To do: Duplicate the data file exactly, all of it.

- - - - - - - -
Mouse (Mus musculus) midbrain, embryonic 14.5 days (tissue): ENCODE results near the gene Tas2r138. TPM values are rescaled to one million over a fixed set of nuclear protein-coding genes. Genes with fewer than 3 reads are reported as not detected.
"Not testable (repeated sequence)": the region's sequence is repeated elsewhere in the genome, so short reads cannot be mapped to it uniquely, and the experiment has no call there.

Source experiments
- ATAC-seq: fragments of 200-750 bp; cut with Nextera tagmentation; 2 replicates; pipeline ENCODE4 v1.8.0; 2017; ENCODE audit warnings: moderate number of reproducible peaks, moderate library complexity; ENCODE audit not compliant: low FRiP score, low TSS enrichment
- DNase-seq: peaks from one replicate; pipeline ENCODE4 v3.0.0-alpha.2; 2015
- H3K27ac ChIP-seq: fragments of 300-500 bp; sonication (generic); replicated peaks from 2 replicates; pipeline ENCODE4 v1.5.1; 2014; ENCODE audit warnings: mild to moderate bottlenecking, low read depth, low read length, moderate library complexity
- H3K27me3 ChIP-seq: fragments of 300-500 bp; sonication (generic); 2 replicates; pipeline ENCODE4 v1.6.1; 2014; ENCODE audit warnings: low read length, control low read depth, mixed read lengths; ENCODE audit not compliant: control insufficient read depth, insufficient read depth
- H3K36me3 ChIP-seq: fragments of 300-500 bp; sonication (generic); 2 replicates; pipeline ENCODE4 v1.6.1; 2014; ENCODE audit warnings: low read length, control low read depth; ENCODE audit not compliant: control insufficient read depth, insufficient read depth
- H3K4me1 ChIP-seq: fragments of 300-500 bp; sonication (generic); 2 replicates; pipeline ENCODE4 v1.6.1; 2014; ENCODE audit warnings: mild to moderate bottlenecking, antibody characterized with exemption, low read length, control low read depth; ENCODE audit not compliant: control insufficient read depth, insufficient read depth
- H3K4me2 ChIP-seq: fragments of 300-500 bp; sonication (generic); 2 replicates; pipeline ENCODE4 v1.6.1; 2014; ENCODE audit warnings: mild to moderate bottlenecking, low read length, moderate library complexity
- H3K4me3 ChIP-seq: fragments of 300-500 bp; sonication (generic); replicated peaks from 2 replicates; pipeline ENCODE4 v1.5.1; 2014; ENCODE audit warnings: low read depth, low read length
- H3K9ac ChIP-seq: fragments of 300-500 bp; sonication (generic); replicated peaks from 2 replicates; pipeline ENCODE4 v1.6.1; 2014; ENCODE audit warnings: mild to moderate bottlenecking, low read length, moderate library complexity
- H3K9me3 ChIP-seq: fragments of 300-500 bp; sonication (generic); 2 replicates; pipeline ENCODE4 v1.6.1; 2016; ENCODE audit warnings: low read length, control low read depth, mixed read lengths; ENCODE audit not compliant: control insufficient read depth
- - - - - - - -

Mouse (Mus musculus) midbrain, embryonic 14.5 days (tissue): ENCODE results near the gene Tas2r138. TPM values are rescaled to one million over a fixed set of nuclear protein-coding genes. Genes with fewer than 3 reads are reported as not detected.
"Not testable (repeated sequence)": the region's sequence is repeated elsewhere in the genome, so short reads cannot be mapped to it uniquely, and the experiment has no call there.

Source experiments
- ATAC-seq: fragments of 200-750 bp; cut with Nextera tagmentation; 2 replicates; pipeline ENCODE4 v1.8.0; 2017; ENCODE audit warnings: moderate number of reproducible peaks, moderate library complexity; ENCODE audit not compliant: low FRiP score, low TSS enrichment
- DNase-seq: peaks from one replicate; pipeline ENCODE4 v3.0.0-alpha.2; 2015
- H3K27ac ChIP-seq: fragments of 300-500 bp; sonication (generic); replicated peaks from 2 replicates; pipeline ENCODE4 v1.5.1; 2014; ENCODE audit warnings: mild to moderate bottlenecking, low read depth, low read length, moderate library complexity
- H3K27me3 ChIP-seq: fragments of 300-500 bp; sonication (generic); 2 replicates; pipeline ENCODE4 v1.6.1; 2014; ENCODE audit warnings: low read length, control low read depth, mixed read lengths; ENCODE audit not compliant: control insufficient read depth, insufficient read depth
- H3K36me3 ChIP-seq: fragments of 300-500 bp; sonication (generic); 2 replicates; pipeline ENCODE4 v1.6.1; 2014; ENCODE audit warnings: low read length, control low read depth; ENCODE audit not compliant: control insufficient read depth, insufficient read depth
- H3K4me1 ChIP-seq: fragments of 300-500 bp; sonication (generic); 2 replicates; pipeline ENCODE4 v1.6.1; 2014; ENCODE audit warnings: mild to moderate bottlenecking, antibody characterized with exemption, low read length, control low read depth; ENCODE audit not compliant: control insufficient read depth, insufficient read depth
- H3K4me2 ChIP-seq: fragments of 300-500 bp; sonication (generic); 2 replicates; pipeline ENCODE4 v1.6.1; 2014; ENCODE audit warnings: mild to moderate bottlenecking, low read length, moderate library complexity
- H3K4me3 ChIP-seq: fragments of 300-500 bp; sonication (generic); replicated peaks from 2 replicates; pipeline ENCODE4 v1.5.1; 2014; ENCODE audit warnings: low read depth, low read length
- H3K9ac ChIP-seq: fragments of 300-500 bp; sonication (generic); replicated peaks from 2 replicates; pipeline ENCODE4 v1.6.1; 2014; ENCODE audit warnings: mild to moderate bottlenecking, low read length, moderate library complexity
- H3K9me3 ChIP-seq: fragments of 300-500 bp; sonication (generic); 2 replicates; pipeline ENCODE4 v1.6.1; 2016; ENCODE audit warnings: low read length, control low read depth, mixed read lengths; ENCODE audit not compliant: control insufficient read depth